Talks between unions, the government and rail operators have failed to avert strike action, with three days of walk-outs announced for later this month.
The RMT union has said strike action is necessary as it has not been able to secure a pay deal or guarantees around compulsory redundancies.
When is the national rail strike going to happen?
The RMT union secured a mandate for national strike action last month following a huge national ballot, prompting warnings from the government about restrictive measures to weaken the strike.
Following a meeting of the union’s ruling committee today (7 June) the RMT has confirmed the first three dates on which staff will walk out.
On 21 June, 50,000 staff from Network Rail, thirteen train operating companies and London Underground will walk out, in the latter case over a separate dispute to the national action.
Then on 23 and 25 June, around 40,000 staff will take part in the national industrial action.
While national action will be limited to three days out of the week, the strike is expected to impact services throughout the entire week.
The action by RMT will affect the national railway network for the entire week where the 3 days of action have been called.
RMT general secretary Mick Lynch said: “Railway workers have been treated appallingly and despite our best efforts in negotiations, the rail industry with the support of the government has failed to take their concerns seriously.
“We have a cost-of-living crisis, and it is unacceptable for railway workers to either lose their jobs or face another year of a pay freeze when inflation is at 11.1pc and rising.
“Our union will now embark on a sustained campaign of industrial action which will shut down the railway system.
“Rail companies are making at least £500m a year in profits, whilst fat cat rail bosses have been paid millions during the Covid-19 pandemic.
“This unfairness is fuelling our members anger and their determination to win a fair settlement.
“RMT is open to meaningful negotiations with rail bosses and ministers, but they will need to come up with new proposals to prevent months of disruption on our railways.”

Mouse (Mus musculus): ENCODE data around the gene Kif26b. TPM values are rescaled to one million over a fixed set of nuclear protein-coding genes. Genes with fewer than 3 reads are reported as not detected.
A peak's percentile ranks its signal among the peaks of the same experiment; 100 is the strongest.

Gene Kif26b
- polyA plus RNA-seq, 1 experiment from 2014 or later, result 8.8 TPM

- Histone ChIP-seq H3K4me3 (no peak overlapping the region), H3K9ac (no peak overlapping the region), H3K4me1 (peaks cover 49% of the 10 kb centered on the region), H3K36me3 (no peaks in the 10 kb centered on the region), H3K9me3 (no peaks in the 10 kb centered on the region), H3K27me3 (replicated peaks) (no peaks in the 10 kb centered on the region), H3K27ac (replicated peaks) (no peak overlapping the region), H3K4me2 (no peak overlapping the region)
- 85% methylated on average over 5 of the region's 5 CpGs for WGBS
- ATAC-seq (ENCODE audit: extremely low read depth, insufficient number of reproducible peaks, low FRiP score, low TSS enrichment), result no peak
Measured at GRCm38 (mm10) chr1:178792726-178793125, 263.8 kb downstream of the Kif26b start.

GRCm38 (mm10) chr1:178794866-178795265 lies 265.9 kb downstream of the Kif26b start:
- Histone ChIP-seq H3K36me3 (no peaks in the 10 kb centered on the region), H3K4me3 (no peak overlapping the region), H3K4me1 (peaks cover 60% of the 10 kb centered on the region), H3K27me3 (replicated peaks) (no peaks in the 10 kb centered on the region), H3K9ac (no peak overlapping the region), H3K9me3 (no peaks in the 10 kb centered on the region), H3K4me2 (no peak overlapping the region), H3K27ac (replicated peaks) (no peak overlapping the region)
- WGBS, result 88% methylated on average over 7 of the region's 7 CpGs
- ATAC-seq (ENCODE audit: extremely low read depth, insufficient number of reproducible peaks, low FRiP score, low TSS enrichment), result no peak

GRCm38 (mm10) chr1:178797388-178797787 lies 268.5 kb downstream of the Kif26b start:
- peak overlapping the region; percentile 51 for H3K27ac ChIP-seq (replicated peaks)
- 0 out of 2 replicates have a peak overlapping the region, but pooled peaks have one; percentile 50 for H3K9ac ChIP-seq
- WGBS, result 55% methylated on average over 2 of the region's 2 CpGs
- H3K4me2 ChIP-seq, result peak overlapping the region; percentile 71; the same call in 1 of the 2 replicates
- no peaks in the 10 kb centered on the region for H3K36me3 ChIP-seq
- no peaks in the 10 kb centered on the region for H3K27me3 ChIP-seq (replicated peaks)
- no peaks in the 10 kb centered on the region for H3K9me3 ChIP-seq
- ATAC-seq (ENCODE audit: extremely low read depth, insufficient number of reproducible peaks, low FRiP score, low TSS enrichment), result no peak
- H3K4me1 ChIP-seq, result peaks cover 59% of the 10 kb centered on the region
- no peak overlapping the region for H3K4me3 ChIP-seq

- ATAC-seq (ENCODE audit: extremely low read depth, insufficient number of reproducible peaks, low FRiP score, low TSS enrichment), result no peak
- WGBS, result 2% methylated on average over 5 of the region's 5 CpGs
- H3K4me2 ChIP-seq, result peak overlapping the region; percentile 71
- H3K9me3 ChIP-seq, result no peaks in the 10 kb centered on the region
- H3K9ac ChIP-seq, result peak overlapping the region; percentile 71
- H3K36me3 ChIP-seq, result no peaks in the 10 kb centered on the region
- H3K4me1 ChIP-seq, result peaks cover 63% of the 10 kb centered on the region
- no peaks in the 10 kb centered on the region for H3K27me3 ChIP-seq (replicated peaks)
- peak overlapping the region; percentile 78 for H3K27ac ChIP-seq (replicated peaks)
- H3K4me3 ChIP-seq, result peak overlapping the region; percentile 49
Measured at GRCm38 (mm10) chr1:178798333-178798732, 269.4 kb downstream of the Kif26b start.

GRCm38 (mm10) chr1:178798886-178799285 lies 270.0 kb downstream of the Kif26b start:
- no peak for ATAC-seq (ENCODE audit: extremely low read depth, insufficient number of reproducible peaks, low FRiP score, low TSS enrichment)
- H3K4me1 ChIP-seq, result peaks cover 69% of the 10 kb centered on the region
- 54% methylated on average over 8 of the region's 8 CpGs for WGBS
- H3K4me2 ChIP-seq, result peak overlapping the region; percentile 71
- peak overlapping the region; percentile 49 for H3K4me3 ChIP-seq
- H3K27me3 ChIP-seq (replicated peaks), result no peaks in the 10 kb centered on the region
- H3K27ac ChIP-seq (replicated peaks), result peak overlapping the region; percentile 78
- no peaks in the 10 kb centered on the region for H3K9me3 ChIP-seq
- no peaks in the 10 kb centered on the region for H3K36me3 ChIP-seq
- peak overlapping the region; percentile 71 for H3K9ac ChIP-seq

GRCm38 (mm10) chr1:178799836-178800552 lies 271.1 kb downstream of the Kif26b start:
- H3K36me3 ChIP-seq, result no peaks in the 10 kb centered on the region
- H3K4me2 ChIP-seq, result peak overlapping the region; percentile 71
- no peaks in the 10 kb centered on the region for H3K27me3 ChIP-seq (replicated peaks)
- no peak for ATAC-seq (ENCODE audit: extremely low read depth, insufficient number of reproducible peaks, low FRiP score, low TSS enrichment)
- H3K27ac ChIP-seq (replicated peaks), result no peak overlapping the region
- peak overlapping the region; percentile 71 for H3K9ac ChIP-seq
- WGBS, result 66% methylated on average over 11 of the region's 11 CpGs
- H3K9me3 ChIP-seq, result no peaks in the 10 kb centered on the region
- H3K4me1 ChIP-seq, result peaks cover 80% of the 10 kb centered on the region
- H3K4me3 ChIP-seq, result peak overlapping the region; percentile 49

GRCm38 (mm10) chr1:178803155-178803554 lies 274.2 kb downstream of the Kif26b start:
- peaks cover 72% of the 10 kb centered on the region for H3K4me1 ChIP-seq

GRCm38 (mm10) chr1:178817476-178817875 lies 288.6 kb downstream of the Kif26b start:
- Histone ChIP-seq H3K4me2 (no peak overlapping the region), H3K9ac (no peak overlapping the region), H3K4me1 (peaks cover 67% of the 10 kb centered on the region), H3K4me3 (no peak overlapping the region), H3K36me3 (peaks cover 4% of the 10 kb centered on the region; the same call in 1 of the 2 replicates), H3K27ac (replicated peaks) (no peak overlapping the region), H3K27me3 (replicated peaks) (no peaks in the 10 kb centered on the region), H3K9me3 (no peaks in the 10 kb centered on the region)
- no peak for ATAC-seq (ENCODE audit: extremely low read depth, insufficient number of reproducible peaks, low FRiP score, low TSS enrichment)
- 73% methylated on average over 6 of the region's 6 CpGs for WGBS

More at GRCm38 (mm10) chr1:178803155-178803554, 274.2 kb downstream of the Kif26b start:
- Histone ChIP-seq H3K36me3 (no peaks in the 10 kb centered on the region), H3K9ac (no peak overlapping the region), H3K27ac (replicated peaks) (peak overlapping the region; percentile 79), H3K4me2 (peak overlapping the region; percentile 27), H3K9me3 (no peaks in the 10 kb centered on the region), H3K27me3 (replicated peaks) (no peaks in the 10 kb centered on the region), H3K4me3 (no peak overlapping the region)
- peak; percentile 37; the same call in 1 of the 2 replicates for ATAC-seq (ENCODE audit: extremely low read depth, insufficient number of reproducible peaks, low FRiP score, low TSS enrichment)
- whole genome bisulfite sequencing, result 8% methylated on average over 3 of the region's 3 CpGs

Responding to news of strike dates being announced by the RMT, Transport Secretary Grant Shapps said: “It is incredibly disappointing the RMT have decided to take action that could drive passengers away from the rail network for good.
“The pandemic has changed travel habits – with 25% fewer ticket sales and the taxpayer stepping in to keep the railways running at a cost of £16bn, equivalent to £600 per household. We must act now to put the industry on a sustainable footing.
“We are working with industry to reduce disruption caused by strike action, but Unions are jumping the gun by announcing this when talks have only just begun. We once again want to urge the unions to come to talks with the rail industry so we can work together to build a better, more modern, passenger-focussed, railway.”
Aside from the national strike ballot, there are a number of individual industrial disputes within the transport sector currently.
Will the strike be disruptive?
The ballot for strike action secured by the RMT is one of the largest in recent years, with workers on 13 of 15 train operators voting in favour of action.
This will mean that virtually every part of the country will be impacted, with limited options available to the government and operators to keep services running during the strike.
There will likely be a number of 24-hour strikes spread across three days initially, with up to 50,000 workers walking out from all parts of the rail network.
There has been speculation that rail travel could be limited to around 12 hours per day along with a reduction in the number and frequency of trains running, with key lines prioritised.
Depending on the extent of the actions, the impact on freight and supply-chains could vary, though the Government has stressed that it has contingency plans in place to “mitigate any disruption”.
A spokesman for the Department for Transport said: “The movement of vital goods is absolute priority during any disruption caused by union industrial action.
“We are working closely with Network Rail and the rail freight sector on contingency planning to mitigate any disruption industrial action may cause to passenger and freight services.
“This includes working with freight operating companies and their customers to plan ahead and reduce the impact on national supply chains.”